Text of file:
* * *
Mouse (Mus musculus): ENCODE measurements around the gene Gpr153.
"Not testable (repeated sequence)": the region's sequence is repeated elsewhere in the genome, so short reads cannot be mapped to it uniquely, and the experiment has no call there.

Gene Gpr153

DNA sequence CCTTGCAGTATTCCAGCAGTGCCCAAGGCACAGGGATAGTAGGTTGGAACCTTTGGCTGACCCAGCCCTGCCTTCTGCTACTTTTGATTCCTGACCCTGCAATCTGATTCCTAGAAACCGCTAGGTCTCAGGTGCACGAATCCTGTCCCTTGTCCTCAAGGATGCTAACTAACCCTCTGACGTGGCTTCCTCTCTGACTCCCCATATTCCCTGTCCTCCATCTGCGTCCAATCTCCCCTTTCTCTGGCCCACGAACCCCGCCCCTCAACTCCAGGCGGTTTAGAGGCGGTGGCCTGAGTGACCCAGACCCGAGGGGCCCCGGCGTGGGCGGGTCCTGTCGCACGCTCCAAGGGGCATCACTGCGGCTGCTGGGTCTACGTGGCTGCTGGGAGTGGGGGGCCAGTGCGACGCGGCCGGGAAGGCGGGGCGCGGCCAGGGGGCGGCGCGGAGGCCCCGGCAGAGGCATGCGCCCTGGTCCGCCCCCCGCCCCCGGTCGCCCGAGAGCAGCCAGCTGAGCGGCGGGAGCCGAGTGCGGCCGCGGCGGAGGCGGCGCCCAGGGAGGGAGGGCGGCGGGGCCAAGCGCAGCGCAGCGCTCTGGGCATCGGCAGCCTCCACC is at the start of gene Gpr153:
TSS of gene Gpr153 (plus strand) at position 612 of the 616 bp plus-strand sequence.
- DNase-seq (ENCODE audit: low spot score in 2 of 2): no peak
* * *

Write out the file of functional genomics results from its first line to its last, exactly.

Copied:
Mouse (Mus musculus): ENCODE measurements around the gene Gpr153.
"Not testable (repeated sequence)": the region's sequence is repeated elsewhere in the genome, so short reads cannot be mapped to it uniquely, and the experiment has no call there.

Gene Gpr153

DNA sequence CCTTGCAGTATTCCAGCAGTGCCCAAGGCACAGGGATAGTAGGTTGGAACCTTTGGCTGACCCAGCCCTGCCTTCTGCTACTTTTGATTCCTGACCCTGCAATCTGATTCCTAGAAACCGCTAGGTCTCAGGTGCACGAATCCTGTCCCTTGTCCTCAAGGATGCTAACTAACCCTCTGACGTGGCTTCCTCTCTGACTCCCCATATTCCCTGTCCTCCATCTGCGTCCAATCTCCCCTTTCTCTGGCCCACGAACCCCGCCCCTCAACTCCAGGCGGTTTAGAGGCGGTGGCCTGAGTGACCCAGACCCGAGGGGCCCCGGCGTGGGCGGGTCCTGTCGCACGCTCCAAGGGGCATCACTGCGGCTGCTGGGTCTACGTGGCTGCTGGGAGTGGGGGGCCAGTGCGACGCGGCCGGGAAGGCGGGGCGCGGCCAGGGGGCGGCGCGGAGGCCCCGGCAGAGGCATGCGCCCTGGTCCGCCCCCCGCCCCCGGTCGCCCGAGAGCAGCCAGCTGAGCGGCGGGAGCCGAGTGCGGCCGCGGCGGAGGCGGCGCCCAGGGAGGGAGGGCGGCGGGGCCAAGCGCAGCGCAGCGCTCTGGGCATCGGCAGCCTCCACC is at the start of gene Gpr153:
TSS of gene Gpr153 (plus strand) at position 612 of the 616 bp plus-strand sequence.
- DNase-seq (ENCODE audit: low spot score in 2 of 2): no peak